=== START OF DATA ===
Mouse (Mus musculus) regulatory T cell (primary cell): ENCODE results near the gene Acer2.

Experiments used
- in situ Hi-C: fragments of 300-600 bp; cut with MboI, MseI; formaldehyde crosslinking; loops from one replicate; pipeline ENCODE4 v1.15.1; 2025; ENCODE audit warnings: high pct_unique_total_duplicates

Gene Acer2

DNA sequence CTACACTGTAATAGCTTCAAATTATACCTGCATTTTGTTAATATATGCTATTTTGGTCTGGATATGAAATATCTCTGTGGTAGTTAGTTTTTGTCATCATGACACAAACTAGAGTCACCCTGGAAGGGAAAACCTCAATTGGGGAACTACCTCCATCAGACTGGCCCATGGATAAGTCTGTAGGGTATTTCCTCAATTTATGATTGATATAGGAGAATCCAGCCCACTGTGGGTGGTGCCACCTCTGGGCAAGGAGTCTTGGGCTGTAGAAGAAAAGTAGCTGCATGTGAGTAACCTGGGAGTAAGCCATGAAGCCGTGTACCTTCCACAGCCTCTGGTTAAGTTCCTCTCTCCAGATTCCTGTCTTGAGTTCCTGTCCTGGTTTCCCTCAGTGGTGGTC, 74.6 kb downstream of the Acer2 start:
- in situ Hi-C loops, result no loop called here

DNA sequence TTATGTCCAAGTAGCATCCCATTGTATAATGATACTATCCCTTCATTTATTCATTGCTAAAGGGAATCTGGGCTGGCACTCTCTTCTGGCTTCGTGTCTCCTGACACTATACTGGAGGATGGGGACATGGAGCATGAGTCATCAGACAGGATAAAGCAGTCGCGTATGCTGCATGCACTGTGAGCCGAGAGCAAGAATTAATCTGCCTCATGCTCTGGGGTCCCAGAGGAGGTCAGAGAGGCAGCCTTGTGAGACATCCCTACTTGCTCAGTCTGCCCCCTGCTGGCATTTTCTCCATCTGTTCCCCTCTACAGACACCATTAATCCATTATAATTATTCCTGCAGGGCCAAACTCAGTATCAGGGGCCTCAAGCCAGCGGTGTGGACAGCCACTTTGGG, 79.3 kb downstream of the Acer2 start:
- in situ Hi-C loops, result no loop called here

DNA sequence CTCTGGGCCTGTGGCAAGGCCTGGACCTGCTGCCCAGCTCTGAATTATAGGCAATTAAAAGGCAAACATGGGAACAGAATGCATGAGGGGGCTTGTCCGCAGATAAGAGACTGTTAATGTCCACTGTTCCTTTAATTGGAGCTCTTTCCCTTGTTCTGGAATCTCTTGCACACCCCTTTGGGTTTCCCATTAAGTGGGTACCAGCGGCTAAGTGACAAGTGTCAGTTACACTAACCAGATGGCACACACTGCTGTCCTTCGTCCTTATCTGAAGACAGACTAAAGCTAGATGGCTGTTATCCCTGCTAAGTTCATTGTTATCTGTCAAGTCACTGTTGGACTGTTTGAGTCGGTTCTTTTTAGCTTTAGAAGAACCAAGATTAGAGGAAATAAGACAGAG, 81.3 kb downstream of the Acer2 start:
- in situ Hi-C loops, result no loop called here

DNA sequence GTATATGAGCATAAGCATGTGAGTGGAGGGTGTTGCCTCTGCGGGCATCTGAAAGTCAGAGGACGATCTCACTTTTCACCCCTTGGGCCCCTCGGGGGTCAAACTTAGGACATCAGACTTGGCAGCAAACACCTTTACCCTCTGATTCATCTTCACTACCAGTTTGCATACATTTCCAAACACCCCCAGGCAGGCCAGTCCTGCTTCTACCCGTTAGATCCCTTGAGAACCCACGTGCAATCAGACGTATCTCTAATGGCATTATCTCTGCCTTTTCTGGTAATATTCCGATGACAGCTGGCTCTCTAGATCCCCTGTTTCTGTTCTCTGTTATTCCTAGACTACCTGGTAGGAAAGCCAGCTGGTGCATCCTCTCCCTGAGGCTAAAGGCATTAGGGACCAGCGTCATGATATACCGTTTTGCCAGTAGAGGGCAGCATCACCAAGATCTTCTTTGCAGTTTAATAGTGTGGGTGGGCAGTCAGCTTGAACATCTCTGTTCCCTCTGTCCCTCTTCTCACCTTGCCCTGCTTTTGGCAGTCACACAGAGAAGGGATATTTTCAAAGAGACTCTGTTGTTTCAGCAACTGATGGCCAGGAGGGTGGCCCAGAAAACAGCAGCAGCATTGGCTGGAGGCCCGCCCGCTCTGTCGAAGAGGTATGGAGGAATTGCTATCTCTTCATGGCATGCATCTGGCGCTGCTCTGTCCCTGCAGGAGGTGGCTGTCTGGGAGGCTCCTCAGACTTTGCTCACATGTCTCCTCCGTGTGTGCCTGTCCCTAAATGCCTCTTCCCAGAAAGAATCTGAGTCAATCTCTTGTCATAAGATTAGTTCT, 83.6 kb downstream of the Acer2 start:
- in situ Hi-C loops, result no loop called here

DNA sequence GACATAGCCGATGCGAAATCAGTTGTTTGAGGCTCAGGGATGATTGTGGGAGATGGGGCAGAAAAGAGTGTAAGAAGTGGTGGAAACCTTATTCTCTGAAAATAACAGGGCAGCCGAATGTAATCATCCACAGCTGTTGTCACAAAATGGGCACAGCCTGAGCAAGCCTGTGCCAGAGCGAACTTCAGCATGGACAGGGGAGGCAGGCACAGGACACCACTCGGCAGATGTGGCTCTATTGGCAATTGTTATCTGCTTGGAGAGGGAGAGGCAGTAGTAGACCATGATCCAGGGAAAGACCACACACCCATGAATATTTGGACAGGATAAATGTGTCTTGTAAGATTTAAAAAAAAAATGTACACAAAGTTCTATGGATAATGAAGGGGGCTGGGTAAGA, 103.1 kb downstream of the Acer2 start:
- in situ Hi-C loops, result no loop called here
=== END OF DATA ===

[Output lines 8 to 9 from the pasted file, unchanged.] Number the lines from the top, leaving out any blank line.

- in situ Hi-C loops, result no loop called here

DNA sequence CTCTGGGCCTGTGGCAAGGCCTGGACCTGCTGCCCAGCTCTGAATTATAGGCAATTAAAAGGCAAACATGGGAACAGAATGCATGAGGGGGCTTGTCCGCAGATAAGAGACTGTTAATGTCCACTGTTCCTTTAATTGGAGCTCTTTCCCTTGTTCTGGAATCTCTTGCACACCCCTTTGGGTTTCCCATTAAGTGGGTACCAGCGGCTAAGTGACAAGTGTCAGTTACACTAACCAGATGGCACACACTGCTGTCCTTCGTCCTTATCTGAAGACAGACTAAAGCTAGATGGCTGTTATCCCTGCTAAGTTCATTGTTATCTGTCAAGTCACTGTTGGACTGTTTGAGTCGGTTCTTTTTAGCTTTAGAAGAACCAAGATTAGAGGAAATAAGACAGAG, 81.3 kb downstream of the Acer2 start: